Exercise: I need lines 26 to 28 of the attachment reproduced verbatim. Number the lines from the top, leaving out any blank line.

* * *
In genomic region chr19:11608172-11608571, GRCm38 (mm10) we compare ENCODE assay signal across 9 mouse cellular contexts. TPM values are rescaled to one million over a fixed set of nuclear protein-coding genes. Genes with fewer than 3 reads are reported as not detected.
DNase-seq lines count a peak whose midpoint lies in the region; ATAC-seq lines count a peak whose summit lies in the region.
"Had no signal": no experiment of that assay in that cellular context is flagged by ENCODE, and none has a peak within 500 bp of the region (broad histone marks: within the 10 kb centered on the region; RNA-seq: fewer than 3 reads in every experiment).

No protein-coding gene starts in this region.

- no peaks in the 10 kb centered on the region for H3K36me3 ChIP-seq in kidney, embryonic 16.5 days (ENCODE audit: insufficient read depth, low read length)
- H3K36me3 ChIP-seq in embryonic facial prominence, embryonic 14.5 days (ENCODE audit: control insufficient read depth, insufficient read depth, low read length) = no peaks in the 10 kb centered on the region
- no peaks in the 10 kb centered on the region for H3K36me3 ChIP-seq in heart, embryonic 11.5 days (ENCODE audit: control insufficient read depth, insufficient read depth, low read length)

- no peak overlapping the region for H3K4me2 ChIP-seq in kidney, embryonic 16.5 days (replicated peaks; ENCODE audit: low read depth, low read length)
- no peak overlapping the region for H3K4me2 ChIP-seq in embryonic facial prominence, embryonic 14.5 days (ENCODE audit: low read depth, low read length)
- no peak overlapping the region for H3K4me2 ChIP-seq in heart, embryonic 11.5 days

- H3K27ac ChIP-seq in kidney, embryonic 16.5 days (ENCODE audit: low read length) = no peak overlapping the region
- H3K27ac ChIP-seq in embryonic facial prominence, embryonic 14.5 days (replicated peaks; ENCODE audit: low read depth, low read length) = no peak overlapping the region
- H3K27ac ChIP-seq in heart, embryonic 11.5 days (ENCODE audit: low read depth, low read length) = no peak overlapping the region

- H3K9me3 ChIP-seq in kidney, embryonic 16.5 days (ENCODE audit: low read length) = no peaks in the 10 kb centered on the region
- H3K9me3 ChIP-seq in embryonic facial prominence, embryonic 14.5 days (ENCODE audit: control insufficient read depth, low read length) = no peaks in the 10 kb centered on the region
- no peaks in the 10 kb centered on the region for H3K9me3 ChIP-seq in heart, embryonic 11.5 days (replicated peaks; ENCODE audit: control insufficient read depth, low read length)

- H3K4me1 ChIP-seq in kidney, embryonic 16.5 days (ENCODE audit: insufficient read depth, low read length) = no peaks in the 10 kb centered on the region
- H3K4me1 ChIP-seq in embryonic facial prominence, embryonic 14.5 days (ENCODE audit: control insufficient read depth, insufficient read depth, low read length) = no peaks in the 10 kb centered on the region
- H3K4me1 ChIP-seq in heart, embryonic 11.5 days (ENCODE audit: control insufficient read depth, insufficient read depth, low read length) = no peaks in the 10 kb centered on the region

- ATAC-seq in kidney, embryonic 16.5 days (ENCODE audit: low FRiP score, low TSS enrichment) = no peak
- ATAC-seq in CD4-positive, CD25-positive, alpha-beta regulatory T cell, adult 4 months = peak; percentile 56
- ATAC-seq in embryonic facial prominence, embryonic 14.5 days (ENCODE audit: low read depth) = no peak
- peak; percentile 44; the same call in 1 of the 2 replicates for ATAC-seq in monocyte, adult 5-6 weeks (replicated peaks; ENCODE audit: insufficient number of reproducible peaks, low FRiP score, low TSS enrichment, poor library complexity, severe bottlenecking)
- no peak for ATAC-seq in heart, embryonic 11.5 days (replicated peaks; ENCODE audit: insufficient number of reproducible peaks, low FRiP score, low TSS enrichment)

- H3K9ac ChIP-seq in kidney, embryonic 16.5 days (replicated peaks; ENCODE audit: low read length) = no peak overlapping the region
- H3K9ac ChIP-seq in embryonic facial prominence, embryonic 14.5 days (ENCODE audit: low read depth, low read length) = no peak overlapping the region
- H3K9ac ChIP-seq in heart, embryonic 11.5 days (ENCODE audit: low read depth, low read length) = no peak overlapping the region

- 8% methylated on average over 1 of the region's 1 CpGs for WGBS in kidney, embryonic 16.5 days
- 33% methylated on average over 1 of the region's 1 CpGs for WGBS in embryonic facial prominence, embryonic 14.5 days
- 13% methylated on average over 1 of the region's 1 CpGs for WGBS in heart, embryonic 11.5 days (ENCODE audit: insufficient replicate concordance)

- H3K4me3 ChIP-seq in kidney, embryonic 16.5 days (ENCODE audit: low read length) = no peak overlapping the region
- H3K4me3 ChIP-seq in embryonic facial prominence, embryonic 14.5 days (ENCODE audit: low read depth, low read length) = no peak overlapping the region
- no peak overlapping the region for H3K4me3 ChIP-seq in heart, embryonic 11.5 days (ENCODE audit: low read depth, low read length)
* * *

- H3K9ac ChIP-seq in embryonic facial prominence, embryonic 14.5 days (ENCODE audit: low read depth, low read length) = no peak overlapping the region
- H3K9ac ChIP-seq in heart, embryonic 11.5 days (ENCODE audit: low read depth, low read length) = no peak overlapping the region

- 8% methylated on average over 1 of the region's 1 CpGs for WGBS in kidney, embryonic 16.5 days